No peace with blood diamonds
10/12/2007 – by D+C | E+Z
In the summer, the UN Peacebuilding Commission presented a draft stabilisation strategy for Sierra Leone. Since September, it has been negotiating its terms with the newly elected government of President Ernest Bai Koroma. The priorities set out in the draft document include
– reducing unemployment (especially of youth),
– reforming the security sector,
– strengthening democracy and good governance, and
– building capacities.
In response to this draft, the British non-governmental organisation Global Witness complains that the document does not mention the extraction of natural resources. Global Witness considers this a troubling omission, as the fight for diamond deposits fuelled the conflict in Sierra Leone and the civil war was funded for years with revenues from precious stones. “Failure to recognise the role of natural resources in Sierra Leone’s peacebuilding strategy from the onset could prove a dangerous oversight and undermine peacebuilding efforts,” Global Witness states in a submission to the Peacebuilding Commission.
According to Global Witness, the Sierra Leonean diamond industry still lacks transparency. Mining rights have been granted without consulting the people living in the areas concerned, it says, and without giving them a share of the revenues. The way revenues are allocated from a special development fund for the diamond-producing chiefdoms is opaque, the organisation concludes. A considerable share of the diamonds extracted are exported illegally. Moreover, the labour conditions in the mines are said to be appalling, with most of the estimated 150,000 or more diamond diggers using very primitive equipment.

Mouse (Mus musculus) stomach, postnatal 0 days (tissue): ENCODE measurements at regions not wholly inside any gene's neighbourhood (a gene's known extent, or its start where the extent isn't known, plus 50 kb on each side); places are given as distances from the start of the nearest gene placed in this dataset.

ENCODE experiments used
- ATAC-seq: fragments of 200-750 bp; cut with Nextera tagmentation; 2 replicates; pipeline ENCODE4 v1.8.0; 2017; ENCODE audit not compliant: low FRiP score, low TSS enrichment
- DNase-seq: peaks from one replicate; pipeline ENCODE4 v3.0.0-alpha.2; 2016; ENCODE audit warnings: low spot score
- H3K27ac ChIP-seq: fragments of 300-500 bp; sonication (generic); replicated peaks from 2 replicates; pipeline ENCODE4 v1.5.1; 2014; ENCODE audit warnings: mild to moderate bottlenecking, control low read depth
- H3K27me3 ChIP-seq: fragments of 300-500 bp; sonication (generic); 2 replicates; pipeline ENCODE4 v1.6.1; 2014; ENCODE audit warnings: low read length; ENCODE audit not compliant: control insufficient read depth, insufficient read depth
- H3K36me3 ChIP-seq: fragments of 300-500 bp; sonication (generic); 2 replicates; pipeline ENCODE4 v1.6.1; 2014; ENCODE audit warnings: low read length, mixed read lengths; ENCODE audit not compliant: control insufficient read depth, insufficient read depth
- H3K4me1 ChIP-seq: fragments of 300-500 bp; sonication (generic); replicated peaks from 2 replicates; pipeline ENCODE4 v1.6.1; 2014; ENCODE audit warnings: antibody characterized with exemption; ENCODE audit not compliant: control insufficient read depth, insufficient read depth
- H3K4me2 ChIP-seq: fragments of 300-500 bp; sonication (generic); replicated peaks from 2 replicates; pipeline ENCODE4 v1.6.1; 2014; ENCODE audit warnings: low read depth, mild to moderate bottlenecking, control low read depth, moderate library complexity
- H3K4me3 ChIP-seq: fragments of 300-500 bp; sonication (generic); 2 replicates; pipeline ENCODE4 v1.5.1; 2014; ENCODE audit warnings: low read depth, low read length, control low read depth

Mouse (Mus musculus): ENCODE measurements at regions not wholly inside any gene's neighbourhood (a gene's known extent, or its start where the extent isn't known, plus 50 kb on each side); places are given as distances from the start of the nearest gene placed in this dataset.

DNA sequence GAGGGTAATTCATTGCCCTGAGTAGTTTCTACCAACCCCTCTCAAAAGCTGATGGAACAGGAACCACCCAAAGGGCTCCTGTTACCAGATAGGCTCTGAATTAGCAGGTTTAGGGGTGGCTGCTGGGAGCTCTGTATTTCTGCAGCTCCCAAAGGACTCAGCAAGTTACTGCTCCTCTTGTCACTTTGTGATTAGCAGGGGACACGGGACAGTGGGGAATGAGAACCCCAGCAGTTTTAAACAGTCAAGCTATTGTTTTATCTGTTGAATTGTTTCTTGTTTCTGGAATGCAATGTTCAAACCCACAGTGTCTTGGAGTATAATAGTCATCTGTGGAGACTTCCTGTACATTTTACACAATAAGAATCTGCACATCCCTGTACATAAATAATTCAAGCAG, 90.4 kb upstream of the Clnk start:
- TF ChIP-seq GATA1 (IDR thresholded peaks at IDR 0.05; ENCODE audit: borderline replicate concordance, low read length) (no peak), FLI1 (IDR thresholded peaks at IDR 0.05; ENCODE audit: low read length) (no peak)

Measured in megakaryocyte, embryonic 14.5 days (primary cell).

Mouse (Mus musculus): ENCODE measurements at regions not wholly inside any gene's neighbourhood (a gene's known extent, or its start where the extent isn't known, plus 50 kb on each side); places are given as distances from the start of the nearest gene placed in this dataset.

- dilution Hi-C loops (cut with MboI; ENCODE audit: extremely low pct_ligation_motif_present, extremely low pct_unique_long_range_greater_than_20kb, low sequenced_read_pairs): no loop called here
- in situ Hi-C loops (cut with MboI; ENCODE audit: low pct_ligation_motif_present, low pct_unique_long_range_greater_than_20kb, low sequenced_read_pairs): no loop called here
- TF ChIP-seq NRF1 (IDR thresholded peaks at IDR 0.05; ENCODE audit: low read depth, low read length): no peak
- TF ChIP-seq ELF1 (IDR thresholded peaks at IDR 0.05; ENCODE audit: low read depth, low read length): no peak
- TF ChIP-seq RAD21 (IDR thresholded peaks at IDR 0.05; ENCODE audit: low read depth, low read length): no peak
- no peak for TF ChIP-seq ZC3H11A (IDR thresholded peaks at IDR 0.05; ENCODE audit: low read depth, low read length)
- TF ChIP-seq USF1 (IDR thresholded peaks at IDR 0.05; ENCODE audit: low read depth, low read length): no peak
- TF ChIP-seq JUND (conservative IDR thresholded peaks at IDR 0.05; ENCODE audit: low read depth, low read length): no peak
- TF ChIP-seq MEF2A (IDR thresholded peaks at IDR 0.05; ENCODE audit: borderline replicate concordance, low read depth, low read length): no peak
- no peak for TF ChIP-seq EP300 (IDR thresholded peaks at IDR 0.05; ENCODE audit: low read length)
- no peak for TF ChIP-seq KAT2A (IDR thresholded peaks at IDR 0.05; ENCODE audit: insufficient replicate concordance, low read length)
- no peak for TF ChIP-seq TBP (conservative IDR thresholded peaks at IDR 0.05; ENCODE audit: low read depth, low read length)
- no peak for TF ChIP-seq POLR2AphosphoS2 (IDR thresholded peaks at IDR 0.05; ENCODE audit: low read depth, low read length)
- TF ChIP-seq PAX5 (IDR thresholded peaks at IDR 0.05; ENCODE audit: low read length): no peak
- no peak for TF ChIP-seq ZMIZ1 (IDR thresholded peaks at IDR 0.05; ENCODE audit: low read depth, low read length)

The diamond sector is thus one of the areas in which Global Witness wants to see the UN Commission support the government of Sierra Leone. Global Witness is in favour of establishing an independent institution to monitor the industry, reform the way mining rights are granted, and review existing concessions. Emerging from talks in New York, a Global Witness activist remarked that representatives of the Commission had responded positively to the proposals.
The Peacebuilding Commission was established by resolution at the United Nations jubilee summit in 2005. Its mission is to develop peace-building strategies, coordinate the activities of international organisations in post-conflict countries, and marshal financial resources. Sierra Leone is one of two countries in which the UN Peacebuilding Commission, established in 2006, has been active so far. The other is Burundi. (ell)